In total, 20 out of 26 (77%) initially positive patients were found to be negative for one or more of their previously diagnosed strains of Borrelia after a five-day treatment with Inducen-LD/RF. Post-treatment confirmatory PBP testing was performed between six and 30 days after completion of the five days of INPT treatment. In the 20 negative patients, eight (40%) also took low-dose, bacteria-directed immune support (Juglans nigra, Scutellaria baicalensis, and Cryptolepis sanguinolenta) in combination with their Inducen-LD/RF. The use of these botanicals in conjunction with the Inducen-LD/RF demonstrated that no interference occurred when other modalities were added. These people were included in the negative PBP testing category, due to the inability of those immune-boosting products to result in a negative test result within the one to four-week period of time, the effect being attributed to the Inducen-LD/RF. Of the six (23%) patients whom the Inducen-LD treatment failed, four received extended Inducen-LD treatment for up to 10 days, after which they were retested with PBP testing and found to be negative for one or more of their previously diagnosed Borrelia strains. The remaining two were lost to further follow-up. Adding these four patients to the 20 previous negative patients brings an increased total of 24 out of 26 (92%) successfully treated with INPT. To document long-term elimination of the infection in the 20 patients who tested as negative, eight were tested a third time, between eight and 24 weeks after their negative test, without receiving further Inducen-LD or antibiotic treatment. Of these eight patients, seven (88%) remained negative for the indications of their initial strain of Borrelia, demonstrating long-term clearance of the Borrelia without rebound growth of infection below the sensitivity of the testing to detect. However, three of the eight (38%) patients were found to have indications of a new strain of Borrelia suggesting a newly acquired infection, or a low-level, undetected infection, which took dominance in the absence of the initially treated strain. Of note, the one case of infection with Borrelia burgdorferi sensu lato was in the group of eight patients who remained negative up to 24 weeks when he was retested using PBP testing.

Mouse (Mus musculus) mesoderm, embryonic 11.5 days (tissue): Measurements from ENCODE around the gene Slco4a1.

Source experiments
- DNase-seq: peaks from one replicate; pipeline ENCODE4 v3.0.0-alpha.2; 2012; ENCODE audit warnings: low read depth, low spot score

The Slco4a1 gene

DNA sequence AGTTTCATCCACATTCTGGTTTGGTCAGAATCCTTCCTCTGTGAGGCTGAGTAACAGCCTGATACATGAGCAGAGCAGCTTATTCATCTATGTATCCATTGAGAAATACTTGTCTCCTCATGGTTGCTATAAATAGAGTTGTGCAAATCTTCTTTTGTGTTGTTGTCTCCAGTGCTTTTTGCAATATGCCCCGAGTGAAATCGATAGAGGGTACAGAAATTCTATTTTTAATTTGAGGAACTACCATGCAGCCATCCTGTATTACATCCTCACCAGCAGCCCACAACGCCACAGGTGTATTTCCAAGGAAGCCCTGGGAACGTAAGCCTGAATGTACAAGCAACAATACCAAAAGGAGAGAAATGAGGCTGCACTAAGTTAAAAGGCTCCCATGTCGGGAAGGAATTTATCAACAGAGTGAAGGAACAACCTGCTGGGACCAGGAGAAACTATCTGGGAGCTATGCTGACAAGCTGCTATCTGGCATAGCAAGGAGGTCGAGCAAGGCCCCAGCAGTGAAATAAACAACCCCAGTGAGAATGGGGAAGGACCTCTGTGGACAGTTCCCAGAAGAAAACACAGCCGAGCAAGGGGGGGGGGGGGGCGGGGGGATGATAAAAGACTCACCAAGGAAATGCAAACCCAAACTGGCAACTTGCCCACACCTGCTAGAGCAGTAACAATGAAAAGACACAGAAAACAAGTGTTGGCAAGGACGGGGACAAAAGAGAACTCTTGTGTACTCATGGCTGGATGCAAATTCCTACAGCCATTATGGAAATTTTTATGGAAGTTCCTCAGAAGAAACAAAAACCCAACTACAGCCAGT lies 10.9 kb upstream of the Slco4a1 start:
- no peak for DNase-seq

All patients reported mild to substantial clinical improvements including but not limited to decreased pain, decreased anxiety/depression, improved joint mobility and gait, improved neurological coordination, and improved mental clarity and muscle strength. One of the most impressive improvements was the ability of one patient to no longer need a wheelchair, which has continued for over one year post-treatment. It is the author’s opinion that these improvements are from the combined effect of the successful elimination of the targeted bacteria by the Inducen-LD/RF and the comprehensive holistic program of individualized care. As an emerging technology, much has been and will be learned to enhance future INPT treatment; however, we have observed that it has enabled more rapid improvements than previously used methods.

One of the hindrances to the success of INPT treatments is the defenses bacteria have developed over the millennia against attacks from phages. It is known that bacteria have potent anti-phage mechanisms, such as the CRISPR-Cas enzymes, retrons, and biofilms, although lytic phages have been shown to penetrate biofilms to reach their host bacteria [26,27]. Although phages are known to be able to penetrate through biofilms, the use of systemic proteolytic enzymes can help break down these biofilms, enabling phages to be more effective. A possible reason for treatment failure in six of the patients in the program is bacterial mutation due to long-term pressure from antibiotics changing the bacteria/phage dynamic [28]. In these cases, it could be beneficial to combine strategic prescriptive or natural antibacterial treatments with INPT, as is often done with conventional bacteriophage treatment. Future research may also lead to enhancements on INPT to enable phages to defeat these bacterial mutations and defense mechanisms, as well as possibly be able to enhance conventional bacteriophage therapies to attack the bacteria more directly and predictably.

Concerns of severe Jarisch-Herxheimer reactions